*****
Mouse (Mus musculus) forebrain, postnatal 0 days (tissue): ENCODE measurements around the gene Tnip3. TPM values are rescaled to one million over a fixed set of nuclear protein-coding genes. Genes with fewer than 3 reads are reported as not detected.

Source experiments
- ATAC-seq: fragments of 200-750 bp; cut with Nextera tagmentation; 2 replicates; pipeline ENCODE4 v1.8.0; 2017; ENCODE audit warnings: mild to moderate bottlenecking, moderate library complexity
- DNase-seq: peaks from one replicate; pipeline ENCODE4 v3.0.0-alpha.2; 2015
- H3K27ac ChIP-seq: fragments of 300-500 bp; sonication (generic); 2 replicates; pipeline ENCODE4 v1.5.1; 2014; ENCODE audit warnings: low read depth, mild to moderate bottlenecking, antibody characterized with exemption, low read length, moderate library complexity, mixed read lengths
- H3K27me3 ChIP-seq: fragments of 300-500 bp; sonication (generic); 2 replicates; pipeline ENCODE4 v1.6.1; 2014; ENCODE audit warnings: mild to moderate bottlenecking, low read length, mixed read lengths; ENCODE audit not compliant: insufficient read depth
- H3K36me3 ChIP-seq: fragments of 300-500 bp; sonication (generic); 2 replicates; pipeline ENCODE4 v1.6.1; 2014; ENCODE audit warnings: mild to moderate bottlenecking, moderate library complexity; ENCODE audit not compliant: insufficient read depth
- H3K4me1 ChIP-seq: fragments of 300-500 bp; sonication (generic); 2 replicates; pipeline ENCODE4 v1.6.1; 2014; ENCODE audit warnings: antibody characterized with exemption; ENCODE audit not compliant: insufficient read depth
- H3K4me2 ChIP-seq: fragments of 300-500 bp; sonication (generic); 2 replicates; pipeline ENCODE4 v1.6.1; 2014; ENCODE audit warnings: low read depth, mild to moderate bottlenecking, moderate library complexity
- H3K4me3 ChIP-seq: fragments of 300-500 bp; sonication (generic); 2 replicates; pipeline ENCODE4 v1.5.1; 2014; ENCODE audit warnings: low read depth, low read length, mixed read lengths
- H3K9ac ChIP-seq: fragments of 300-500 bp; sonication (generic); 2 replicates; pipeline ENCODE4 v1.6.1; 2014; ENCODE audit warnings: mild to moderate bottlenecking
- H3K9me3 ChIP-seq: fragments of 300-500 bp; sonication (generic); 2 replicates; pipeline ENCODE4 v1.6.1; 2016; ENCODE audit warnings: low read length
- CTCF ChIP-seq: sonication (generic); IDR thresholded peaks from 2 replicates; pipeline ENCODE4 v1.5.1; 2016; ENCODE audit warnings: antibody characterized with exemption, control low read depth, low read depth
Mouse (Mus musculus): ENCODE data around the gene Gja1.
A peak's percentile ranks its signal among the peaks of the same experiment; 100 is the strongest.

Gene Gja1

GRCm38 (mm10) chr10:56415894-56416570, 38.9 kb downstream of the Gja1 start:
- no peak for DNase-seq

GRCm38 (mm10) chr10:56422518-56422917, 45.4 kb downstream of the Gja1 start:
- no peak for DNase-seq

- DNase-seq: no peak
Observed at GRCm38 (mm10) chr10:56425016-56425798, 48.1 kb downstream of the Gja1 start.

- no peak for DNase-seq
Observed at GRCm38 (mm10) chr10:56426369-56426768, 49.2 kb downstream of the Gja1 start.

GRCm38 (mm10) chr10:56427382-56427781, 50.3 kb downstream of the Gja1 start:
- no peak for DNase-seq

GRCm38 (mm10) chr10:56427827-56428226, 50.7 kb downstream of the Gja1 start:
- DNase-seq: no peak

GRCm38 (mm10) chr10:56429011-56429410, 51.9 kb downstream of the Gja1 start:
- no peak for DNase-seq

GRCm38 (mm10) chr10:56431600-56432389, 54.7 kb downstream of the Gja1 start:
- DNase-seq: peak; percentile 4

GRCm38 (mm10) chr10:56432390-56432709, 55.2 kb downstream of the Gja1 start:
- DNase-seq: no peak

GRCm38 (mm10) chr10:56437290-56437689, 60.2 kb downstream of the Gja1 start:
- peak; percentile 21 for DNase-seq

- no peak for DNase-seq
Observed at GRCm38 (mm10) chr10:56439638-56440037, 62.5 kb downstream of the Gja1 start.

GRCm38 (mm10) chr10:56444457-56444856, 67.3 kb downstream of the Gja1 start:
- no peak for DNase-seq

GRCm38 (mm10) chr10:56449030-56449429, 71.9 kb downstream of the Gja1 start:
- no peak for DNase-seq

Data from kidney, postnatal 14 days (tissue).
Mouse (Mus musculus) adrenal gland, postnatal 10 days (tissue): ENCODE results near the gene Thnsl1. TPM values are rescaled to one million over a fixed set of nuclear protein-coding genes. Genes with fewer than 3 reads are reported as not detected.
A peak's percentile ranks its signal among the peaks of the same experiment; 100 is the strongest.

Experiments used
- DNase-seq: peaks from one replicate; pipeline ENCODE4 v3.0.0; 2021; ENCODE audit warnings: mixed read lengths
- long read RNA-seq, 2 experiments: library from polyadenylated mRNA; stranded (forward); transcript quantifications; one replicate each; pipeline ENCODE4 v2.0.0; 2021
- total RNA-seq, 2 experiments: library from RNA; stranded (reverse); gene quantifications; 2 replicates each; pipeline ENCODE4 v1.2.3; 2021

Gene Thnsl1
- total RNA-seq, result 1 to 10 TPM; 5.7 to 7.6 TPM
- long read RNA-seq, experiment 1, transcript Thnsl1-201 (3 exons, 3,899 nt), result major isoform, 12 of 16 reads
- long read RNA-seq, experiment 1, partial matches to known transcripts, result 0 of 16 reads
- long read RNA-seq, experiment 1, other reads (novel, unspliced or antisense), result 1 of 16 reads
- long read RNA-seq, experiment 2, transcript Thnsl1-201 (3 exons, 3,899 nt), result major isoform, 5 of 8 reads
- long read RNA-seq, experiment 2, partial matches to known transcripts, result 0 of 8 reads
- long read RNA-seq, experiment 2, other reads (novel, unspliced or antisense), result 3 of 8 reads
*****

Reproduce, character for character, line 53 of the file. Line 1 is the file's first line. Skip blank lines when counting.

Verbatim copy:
- long read RNA-seq, experiment 1, partial matches to known transcripts, result 0 of 16 reads